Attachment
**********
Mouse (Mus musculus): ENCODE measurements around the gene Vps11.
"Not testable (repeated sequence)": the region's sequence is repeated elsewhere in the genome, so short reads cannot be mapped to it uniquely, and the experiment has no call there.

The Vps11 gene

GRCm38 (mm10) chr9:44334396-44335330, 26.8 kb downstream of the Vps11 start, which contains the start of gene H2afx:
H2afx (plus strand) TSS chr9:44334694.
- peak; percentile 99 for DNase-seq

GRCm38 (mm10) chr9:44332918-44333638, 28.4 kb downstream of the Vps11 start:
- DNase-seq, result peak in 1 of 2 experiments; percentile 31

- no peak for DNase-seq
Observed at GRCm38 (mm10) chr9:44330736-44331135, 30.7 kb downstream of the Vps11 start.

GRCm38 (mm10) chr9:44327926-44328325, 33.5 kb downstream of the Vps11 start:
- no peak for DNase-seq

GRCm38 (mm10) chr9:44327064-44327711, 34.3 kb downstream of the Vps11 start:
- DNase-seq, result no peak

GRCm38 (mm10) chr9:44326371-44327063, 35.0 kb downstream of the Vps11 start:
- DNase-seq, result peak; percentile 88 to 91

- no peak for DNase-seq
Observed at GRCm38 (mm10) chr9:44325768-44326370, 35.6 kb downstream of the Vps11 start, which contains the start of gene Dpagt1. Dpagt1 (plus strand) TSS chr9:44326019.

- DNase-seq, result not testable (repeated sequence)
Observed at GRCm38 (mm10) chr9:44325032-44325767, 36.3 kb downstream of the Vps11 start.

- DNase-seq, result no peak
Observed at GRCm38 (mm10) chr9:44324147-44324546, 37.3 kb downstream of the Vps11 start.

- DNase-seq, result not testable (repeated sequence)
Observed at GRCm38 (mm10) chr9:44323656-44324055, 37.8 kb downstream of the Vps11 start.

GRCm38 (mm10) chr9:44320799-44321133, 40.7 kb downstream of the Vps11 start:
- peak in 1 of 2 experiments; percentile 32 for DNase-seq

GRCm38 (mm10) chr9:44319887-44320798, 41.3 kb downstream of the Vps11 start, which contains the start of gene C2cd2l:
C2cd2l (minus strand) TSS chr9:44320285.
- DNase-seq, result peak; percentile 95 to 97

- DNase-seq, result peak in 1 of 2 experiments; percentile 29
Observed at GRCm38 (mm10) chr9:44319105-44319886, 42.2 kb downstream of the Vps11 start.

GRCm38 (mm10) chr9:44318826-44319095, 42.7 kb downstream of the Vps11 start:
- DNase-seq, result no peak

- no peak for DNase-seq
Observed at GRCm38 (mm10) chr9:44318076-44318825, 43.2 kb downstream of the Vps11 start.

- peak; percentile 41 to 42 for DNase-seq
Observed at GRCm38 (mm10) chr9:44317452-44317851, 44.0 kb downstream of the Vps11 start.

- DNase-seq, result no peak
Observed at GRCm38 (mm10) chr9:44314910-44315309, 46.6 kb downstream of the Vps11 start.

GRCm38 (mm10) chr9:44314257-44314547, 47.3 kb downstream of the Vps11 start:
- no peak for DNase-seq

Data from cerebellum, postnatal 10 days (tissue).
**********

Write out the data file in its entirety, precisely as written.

Mouse (Mus musculus): ENCODE measurements around the gene Vps11.
"Not testable (repeated sequence)": the region's sequence is repeated elsewhere in the genome, so short reads cannot be mapped to it uniquely, and the experiment has no call there.

The Vps11 gene

GRCm38 (mm10) chr9:44334396-44335330, 26.8 kb downstream of the Vps11 start, which contains the start of gene H2afx:
H2afx (plus strand) TSS chr9:44334694.
- peak; percentile 99 for DNase-seq

GRCm38 (mm10) chr9:44332918-44333638, 28.4 kb downstream of the Vps11 start:
- DNase-seq, result peak in 1 of 2 experiments; percentile 31

- no peak for DNase-seq
Observed at GRCm38 (mm10) chr9:44330736-44331135, 30.7 kb downstream of the Vps11 start.

GRCm38 (mm10) chr9:44327926-44328325, 33.5 kb downstream of the Vps11 start:
- no peak for DNase-seq

GRCm38 (mm10) chr9:44327064-44327711, 34.3 kb downstream of the Vps11 start:
- DNase-seq, result no peak

GRCm38 (mm10) chr9:44326371-44327063, 35.0 kb downstream of the Vps11 start:
- DNase-seq, result peak; percentile 88 to 91

- no peak for DNase-seq
Observed at GRCm38 (mm10) chr9:44325768-44326370, 35.6 kb downstream of the Vps11 start, which contains the start of gene Dpagt1. Dpagt1 (plus strand) TSS chr9:44326019.

- DNase-seq, result not testable (repeated sequence)
Observed at GRCm38 (mm10) chr9:44325032-44325767, 36.3 kb downstream of the Vps11 start.

- DNase-seq, result no peak
Observed at GRCm38 (mm10) chr9:44324147-44324546, 37.3 kb downstream of the Vps11 start.

- DNase-seq, result not testable (repeated sequence)
Observed at GRCm38 (mm10) chr9:44323656-44324055, 37.8 kb downstream of the Vps11 start.

GRCm38 (mm10) chr9:44320799-44321133, 40.7 kb downstream of the Vps11 start:
- peak in 1 of 2 experiments; percentile 32 for DNase-seq

GRCm38 (mm10) chr9:44319887-44320798, 41.3 kb downstream of the Vps11 start, which contains the start of gene C2cd2l:
C2cd2l (minus strand) TSS chr9:44320285.
- DNase-seq, result peak; percentile 95 to 97

- DNase-seq, result peak in 1 of 2 experiments; percentile 29
Observed at GRCm38 (mm10) chr9:44319105-44319886, 42.2 kb downstream of the Vps11 start.

GRCm38 (mm10) chr9:44318826-44319095, 42.7 kb downstream of the Vps11 start:
- DNase-seq, result no peak

- no peak for DNase-seq
Observed at GRCm38 (mm10) chr9:44318076-44318825, 43.2 kb downstream of the Vps11 start.

- peak; percentile 41 to 42 for DNase-seq
Observed at GRCm38 (mm10) chr9:44317452-44317851, 44.0 kb downstream of the Vps11 start.

- DNase-seq, result no peak
Observed at GRCm38 (mm10) chr9:44314910-44315309, 46.6 kb downstream of the Vps11 start.

GRCm38 (mm10) chr9:44314257-44314547, 47.3 kb downstream of the Vps11 start:
- no peak for DNase-seq

Data from cerebellum, postnatal 10 days (tissue).